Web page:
Documents prove NIH funded coronavirus research in Wuhan
09/23/2021 // Mary Villareal // Views

A multimillion-dollar bat coronavirus research grant to a Chinese lab was revealed to have been funded by the National Institutes of Health (NIH). Documents indicate that researchers based in Wuhan, China, manipulated coronaviruses in ways that led to the severity of infection, using platforms that tested the ability of bat coronaviruses in using human receptors.

The grant documents underscore the dangers of collecting and experimenting on potentially pathogenic viruses and shed light on the U.S.-funded coronavirus experiments in Wuhan for five years before the Wuhan coronavirus (COVID-19) pandemic even began.

While the new information regarding the grant proposal and its interim reports did not definitively establish that it led to the pandemic, they do suggest that it was possible.

The NIH-funded grant was awarded to the U.S.-based EcoHealth Alliance in 2014 with EcoHealth President Peter Daszak as a "principal investigator," along with several researchers based in China. Two of these researchers were working in China’s Wuhan Institute of Virology (WIV).

Ralph Baric of the University of North Carolina was a key collaborator on the grant. He provided expertise in mouse models for coronavirus infections. The grant was said to have been renewed in 2019 but was canceled in 2020 due to the pandemic.

A copy of the research plan and interim reports titled "Understanding the Risk of Bat Coronavirus Emergence" was obtained through litigation against the NIH and was made available for the public.

The document showed that the NIH grant was for $3.1 million, of which $599,000 went to the WIV and researcher Zhengli Shi, who specialized in the study of severe acute respiratory syndrome coronavirus-1 (SARS-CoV-1) and similar viruses.


Scientists have already posited the possibility of SARS-CoV-2 coming from a lab, with WIV as a possible source of the origin of the virus.

The grant claims that coronaviruses emerging from wildlife are a significant threat to global health, and bats, in particular, are a "natural reservoir" for these types of viruses.

The researchers said that they were set to examine the risk of future coronavirus emergence from wildlife, using a range of research techniques, and to understand what factors increase the risk of the next coronaviruses emerging in people.

The work involved screening over 30 species of bats for coronaviruses and then finding ways to develop strategies that assess the potential spillover of the bat coronaviruses to humans. It remains possible that in seeking how to avoid spillover events, their work caused one. (Related: Fauci's NIAID awarded the grant that funded Wuhan lab to genetically modify bat-based coronaviruses.)

How the coronavirus could have spilled over from bats to humans

There are several scenarios that may have caused or contributed to the release of the coronavirus that led to the pandemic.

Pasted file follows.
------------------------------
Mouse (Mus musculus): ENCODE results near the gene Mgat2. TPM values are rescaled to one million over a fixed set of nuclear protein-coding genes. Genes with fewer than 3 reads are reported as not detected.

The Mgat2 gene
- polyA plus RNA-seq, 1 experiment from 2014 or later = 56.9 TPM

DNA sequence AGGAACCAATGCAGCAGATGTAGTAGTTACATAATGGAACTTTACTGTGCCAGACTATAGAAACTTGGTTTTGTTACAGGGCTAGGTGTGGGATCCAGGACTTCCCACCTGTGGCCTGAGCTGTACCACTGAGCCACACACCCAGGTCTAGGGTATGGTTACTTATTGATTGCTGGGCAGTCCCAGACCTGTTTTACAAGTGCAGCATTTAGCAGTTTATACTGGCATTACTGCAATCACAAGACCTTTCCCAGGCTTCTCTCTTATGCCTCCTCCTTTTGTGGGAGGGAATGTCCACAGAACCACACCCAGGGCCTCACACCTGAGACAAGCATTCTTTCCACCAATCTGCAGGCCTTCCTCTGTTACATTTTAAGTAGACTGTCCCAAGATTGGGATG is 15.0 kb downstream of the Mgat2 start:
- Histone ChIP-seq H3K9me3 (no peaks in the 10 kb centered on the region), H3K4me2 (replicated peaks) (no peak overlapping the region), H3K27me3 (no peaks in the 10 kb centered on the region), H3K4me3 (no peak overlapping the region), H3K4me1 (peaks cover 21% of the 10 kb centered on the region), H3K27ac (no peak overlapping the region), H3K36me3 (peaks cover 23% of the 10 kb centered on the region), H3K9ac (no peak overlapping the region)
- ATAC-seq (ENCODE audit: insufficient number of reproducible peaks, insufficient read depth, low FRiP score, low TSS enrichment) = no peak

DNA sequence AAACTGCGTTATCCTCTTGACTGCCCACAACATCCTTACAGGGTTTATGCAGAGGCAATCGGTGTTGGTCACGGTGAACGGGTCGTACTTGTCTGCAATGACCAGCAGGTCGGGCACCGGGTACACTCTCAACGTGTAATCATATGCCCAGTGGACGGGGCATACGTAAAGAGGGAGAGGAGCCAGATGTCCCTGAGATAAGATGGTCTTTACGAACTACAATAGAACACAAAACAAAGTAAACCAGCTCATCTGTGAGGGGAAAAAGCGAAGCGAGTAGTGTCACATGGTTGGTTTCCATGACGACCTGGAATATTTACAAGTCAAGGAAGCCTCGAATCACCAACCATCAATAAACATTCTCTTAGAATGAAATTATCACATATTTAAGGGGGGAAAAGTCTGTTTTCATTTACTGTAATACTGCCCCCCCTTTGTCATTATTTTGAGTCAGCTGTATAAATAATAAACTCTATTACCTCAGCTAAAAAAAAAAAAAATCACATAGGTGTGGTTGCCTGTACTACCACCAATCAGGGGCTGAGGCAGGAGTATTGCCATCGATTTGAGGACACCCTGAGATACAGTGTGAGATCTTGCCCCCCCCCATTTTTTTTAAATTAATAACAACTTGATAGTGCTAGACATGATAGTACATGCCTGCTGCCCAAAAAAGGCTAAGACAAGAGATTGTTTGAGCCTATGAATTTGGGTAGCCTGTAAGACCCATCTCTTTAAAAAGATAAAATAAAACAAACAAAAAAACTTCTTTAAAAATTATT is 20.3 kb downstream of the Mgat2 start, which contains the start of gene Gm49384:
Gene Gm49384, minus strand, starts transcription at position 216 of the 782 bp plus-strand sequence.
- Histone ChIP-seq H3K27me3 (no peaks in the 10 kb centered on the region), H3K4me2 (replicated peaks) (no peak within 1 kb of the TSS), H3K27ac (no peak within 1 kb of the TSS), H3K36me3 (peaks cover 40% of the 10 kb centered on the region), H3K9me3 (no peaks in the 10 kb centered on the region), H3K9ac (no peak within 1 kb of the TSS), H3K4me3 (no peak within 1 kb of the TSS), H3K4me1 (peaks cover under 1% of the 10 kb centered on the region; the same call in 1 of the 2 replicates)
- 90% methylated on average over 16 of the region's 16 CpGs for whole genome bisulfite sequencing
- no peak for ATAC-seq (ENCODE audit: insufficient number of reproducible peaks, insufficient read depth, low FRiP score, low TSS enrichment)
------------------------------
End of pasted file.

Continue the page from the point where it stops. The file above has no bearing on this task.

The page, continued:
Among the scenarios include the collection and containment of the virus during fieldwork, where people could have easily been infected. The research involved extracting samples from bats in four different provinces: Yunnan, Guangdong, Guangxi and Fujian.

The researchers also acknowledged that their work had serious implications as some of the currently circulating bats in Southern China are likely to infect and replicate within people.

From 2012 to 2013, there was an incidence of the presence of a closely related coronavirus found by WIV scientists in a mineshaft in Yunnan province. Six miners were said to have experienced acute respiratory distress syndromes after exposure to bat feces in a mineshaft. Three of the miners died.

Analysis of early strains of the SARS-CoV-2 virus also showed that they may be more similar to bat viruses than previously thought. During lab experimentation with the said bat viruses, it is possible that a novel virus was produced with greater similarity to SARS-CoV-2 than reported in the NIH grant.

This experiment raises questions about the assertions from Anthony Fauci and NIH director Francis Collins that NIH-funded projects at the WIV did not involve gain-of-function research. Fauci testified before Congress in May that the NIH "has not ever and does not now fund gain-of-function research in the Wuhan Institute of Virology."

However, the documents did not establish whether or not Fauci was aware of the work.

Scientists working under the NIH grant submitted summaries of their work, showing that when in the lungs of genetically engineered mice, three altered bat coronaviruses sometimes reproduced far more quickly than the original one in which they were based. The altered viruses are also seen as more pathogenic, with one causing the mice to lose weight significantly.

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